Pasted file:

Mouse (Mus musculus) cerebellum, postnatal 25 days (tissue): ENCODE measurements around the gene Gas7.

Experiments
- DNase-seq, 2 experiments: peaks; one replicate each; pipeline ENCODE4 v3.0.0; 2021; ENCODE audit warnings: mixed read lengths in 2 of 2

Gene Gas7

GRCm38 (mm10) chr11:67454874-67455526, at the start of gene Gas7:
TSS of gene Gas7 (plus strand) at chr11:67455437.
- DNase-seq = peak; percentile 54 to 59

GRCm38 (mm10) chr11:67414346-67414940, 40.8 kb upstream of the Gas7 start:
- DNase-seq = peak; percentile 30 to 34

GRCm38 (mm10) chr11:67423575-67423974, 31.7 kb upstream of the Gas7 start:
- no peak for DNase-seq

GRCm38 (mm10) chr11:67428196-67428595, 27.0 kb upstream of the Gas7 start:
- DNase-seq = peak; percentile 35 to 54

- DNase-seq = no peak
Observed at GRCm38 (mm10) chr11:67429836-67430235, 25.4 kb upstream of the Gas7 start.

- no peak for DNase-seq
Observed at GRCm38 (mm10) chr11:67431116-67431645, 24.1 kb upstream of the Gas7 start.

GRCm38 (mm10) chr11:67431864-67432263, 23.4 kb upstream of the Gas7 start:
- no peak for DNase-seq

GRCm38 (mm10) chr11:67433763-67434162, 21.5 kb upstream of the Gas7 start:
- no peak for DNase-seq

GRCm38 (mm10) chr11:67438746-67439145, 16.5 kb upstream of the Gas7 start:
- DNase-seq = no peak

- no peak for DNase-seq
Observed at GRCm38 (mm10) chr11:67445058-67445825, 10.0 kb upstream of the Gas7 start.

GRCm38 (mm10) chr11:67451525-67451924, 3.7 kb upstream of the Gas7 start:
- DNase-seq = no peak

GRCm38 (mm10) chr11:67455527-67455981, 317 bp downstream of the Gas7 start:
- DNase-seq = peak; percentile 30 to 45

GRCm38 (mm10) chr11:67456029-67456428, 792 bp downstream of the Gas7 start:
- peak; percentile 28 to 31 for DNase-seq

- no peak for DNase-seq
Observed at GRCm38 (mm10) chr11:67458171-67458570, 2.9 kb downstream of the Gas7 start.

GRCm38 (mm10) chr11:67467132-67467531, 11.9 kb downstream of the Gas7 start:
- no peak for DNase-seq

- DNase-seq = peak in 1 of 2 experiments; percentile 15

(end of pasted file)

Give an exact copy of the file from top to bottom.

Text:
Mouse (Mus musculus) cerebellum, postnatal 25 days (tissue): ENCODE measurements around the gene Gas7.

Experiments
- DNase-seq, 2 experiments: peaks; one replicate each; pipeline ENCODE4 v3.0.0; 2021; ENCODE audit warnings: mixed read lengths in 2 of 2

Gene Gas7

GRCm38 (mm10) chr11:67454874-67455526, at the start of gene Gas7:
TSS of gene Gas7 (plus strand) at chr11:67455437.
- DNase-seq = peak; percentile 54 to 59

GRCm38 (mm10) chr11:67414346-67414940, 40.8 kb upstream of the Gas7 start:
- DNase-seq = peak; percentile 30 to 34

GRCm38 (mm10) chr11:67423575-67423974, 31.7 kb upstream of the Gas7 start:
- no peak for DNase-seq

GRCm38 (mm10) chr11:67428196-67428595, 27.0 kb upstream of the Gas7 start:
- DNase-seq = peak; percentile 35 to 54

- DNase-seq = no peak
Observed at GRCm38 (mm10) chr11:67429836-67430235, 25.4 kb upstream of the Gas7 start.

- no peak for DNase-seq
Observed at GRCm38 (mm10) chr11:67431116-67431645, 24.1 kb upstream of the Gas7 start.

GRCm38 (mm10) chr11:67431864-67432263, 23.4 kb upstream of the Gas7 start:
- no peak for DNase-seq

GRCm38 (mm10) chr11:67433763-67434162, 21.5 kb upstream of the Gas7 start:
- no peak for DNase-seq

GRCm38 (mm10) chr11:67438746-67439145, 16.5 kb upstream of the Gas7 start:
- DNase-seq = no peak

- no peak for DNase-seq
Observed at GRCm38 (mm10) chr11:67445058-67445825, 10.0 kb upstream of the Gas7 start.

GRCm38 (mm10) chr11:67451525-67451924, 3.7 kb upstream of the Gas7 start:
- DNase-seq = no peak

GRCm38 (mm10) chr11:67455527-67455981, 317 bp downstream of the Gas7 start:
- DNase-seq = peak; percentile 30 to 45

GRCm38 (mm10) chr11:67456029-67456428, 792 bp downstream of the Gas7 start:
- peak; percentile 28 to 31 for DNase-seq

- no peak for DNase-seq
Observed at GRCm38 (mm10) chr11:67458171-67458570, 2.9 kb downstream of the Gas7 start.

GRCm38 (mm10) chr11:67467132-67467531, 11.9 kb downstream of the Gas7 start:
- no peak for DNase-seq

- DNase-seq = peak in 1 of 2 experiments; percentile 15